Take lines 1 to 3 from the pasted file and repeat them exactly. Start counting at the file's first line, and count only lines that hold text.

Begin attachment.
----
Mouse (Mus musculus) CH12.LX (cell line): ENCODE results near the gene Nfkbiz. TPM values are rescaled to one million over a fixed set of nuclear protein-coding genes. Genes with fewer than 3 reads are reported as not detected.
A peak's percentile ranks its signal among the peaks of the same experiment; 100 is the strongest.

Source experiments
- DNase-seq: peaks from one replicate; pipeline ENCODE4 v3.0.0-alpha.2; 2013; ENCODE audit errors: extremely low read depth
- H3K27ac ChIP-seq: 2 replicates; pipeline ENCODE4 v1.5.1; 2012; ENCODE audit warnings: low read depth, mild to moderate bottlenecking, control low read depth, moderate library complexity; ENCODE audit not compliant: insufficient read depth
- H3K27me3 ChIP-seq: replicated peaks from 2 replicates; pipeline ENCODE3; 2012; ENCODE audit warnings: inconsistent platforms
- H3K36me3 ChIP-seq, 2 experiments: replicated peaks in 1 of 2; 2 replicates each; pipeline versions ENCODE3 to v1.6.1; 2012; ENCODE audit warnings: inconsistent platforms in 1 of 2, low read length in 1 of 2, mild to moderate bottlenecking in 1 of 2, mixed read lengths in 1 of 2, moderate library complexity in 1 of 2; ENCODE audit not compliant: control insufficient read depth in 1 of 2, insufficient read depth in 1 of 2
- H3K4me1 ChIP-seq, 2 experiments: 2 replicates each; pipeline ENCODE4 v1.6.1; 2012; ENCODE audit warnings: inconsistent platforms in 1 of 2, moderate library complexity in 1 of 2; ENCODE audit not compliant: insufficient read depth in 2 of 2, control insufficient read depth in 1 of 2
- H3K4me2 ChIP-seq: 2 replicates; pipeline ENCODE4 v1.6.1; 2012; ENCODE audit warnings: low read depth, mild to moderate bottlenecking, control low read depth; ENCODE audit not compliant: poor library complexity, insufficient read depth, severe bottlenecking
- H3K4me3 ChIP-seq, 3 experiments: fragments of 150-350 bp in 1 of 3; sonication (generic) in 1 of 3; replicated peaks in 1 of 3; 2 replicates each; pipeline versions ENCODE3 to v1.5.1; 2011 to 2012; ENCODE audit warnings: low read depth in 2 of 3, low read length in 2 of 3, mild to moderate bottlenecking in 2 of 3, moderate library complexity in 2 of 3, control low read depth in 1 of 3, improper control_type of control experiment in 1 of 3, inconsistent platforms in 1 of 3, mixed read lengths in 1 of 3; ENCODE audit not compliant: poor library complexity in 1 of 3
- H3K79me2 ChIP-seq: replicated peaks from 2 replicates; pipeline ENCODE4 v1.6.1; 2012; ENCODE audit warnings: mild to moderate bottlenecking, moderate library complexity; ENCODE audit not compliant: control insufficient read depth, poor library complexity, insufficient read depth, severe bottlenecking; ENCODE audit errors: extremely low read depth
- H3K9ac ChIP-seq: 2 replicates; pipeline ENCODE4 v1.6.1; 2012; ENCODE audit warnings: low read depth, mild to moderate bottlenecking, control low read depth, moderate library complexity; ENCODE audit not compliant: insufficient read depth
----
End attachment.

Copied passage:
Mouse (Mus musculus) CH12.LX (cell line): ENCODE results near the gene Nfkbiz. TPM values are rescaled to one million over a fixed set of nuclear protein-coding genes. Genes with fewer than 3 reads are reported as not detected.
A peak's percentile ranks its signal among the peaks of the same experiment; 100 is the strongest.

Source experiments